Responsibility – including being allowed to work without supervision; being responsible for one’s own efforts; being given responsibility for the work of others; and being offered a new job with different responsibilities
Advancement – a factor often related to feelings of personal growth, recognition, achievement and responsibility
Interestingly, salary does not feature within Herzberg’s motivational factors – an issue I explore within the book.
You mention the ‘psychological contract’- could you describe what this is?
This is an interesting, and comparatively new, concept within workplace relations. It could be best described as ‘the unwritten expectations of leaders and followers’. New employees will expect to receive a written contract that lays down what is expected from them by their employer in terms of behaviour and performance, as well as what they, themselves, can expect. However, both parties will also have unspoken, unwritten expectations of each other that began to be formed during the recruitment process, and will develop throughout their future working association. We call this a psychological contract. Interestingly, these unwritten employee expectations vary considerably between different generations and so I explore those of Baby Boomers, Generation X, and Millennials in the book.
What do followers look for in their leaders in extreme situations?
Obviously, they differ to some extent according to the nature of the extreme conditions being faced. In situations where life is threatened, for instance, the professional competence of the leader is valued by followers much more than any motivational quality. However, some of the required leadership qualities are pretty universal, such as the creation of supportive teams based upon mutual trust and respect; personal qualities such as calmness, confidence, and integrity; and the development of a positive organizational culture.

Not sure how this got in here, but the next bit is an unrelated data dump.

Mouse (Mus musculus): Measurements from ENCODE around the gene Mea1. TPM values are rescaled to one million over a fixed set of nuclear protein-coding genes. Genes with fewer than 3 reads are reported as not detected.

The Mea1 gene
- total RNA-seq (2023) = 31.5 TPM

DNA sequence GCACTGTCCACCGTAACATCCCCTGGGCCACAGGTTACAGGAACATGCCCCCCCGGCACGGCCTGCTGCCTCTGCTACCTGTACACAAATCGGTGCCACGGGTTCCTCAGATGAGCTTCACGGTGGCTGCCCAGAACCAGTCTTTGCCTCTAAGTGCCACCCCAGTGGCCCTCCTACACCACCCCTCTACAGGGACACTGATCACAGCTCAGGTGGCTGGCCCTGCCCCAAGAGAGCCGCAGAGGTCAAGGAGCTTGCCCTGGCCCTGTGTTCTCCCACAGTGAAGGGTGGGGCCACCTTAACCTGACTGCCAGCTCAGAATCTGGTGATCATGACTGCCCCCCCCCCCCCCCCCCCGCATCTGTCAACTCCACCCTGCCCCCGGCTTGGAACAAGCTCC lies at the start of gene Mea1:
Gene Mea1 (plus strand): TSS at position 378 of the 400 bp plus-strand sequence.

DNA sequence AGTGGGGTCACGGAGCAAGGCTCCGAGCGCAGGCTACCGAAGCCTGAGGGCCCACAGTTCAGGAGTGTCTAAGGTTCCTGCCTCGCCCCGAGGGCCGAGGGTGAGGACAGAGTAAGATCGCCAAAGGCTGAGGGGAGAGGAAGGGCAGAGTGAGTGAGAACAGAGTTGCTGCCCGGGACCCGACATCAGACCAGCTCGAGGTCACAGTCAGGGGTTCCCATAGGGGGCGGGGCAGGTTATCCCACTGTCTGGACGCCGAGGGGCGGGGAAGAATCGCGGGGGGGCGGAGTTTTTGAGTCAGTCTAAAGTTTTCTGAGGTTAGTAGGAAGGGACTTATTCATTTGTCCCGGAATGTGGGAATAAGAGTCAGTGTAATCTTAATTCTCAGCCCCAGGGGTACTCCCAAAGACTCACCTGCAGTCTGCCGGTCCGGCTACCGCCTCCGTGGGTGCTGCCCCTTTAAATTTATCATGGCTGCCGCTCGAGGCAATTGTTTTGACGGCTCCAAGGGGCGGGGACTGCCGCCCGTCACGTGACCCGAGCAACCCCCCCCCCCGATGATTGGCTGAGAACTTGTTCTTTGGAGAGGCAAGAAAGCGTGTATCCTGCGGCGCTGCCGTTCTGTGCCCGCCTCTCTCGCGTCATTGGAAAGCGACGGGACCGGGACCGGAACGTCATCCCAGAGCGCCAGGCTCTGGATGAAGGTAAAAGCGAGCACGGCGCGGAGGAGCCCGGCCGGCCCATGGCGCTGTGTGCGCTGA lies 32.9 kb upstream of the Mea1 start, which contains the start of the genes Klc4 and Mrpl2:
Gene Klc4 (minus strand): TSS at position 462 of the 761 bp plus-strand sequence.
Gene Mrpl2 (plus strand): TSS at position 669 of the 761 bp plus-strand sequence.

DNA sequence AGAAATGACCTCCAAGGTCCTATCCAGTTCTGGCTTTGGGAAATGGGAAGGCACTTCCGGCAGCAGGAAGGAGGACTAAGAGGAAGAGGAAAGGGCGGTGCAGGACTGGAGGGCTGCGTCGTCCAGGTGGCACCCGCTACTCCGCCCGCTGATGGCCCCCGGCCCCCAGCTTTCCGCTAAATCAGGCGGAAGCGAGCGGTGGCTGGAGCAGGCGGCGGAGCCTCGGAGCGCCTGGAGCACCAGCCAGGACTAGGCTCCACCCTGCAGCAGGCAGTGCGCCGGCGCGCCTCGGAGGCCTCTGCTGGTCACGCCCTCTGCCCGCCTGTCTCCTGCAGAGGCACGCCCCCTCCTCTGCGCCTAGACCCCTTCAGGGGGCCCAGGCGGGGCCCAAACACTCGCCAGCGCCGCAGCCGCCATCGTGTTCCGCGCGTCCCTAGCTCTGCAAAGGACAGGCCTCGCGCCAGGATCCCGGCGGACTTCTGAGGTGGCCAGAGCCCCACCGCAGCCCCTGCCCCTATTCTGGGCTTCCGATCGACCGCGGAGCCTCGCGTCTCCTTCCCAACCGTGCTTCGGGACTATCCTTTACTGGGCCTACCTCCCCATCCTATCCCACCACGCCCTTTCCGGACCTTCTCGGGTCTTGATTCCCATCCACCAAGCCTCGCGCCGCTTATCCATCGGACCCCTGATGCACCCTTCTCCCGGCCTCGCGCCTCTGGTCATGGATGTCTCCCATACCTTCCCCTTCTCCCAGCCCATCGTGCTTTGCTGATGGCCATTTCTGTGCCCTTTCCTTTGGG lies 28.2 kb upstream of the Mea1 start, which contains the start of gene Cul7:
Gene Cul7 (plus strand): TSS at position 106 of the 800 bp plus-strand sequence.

What can business leaders learn from those who lead in combat?
For me, even after serving as a senior officer in the Royal Air Force, my visit to the Royal Military Academy Sandhurst and interview with Captain Simon Cupples CGC was one of the highlights of the preparation for writing my book. The case study includes the story of how, the then, Lieutenant Cupples, as quoted in the citation for his Conspicuous Gallantry Cross, ‘With exceptional courage, purpose and determination led his men forward into the killing area under concentrated and withering enemy fire, and with complete disregard for his own safety, in order to extract the casualties’, when facing a Taliban attack.
It was a privilege and a pleasure to interview this admirable and modest young man and then to write the case study based upon his insightful leadership beliefs. Here are some of Captain Cupples’ principles, with my suggested amendments in brackets:
•Put your soldiers (employees) before yourself
•Listen to your SNCOs (line managers)
•Cope with the aftermath of battle (change situations)
•Focus firmly on the mission (business objectives)
•Develop an understanding between officers (managers) and their troops (employees)
Pretty transferable, don’t you think?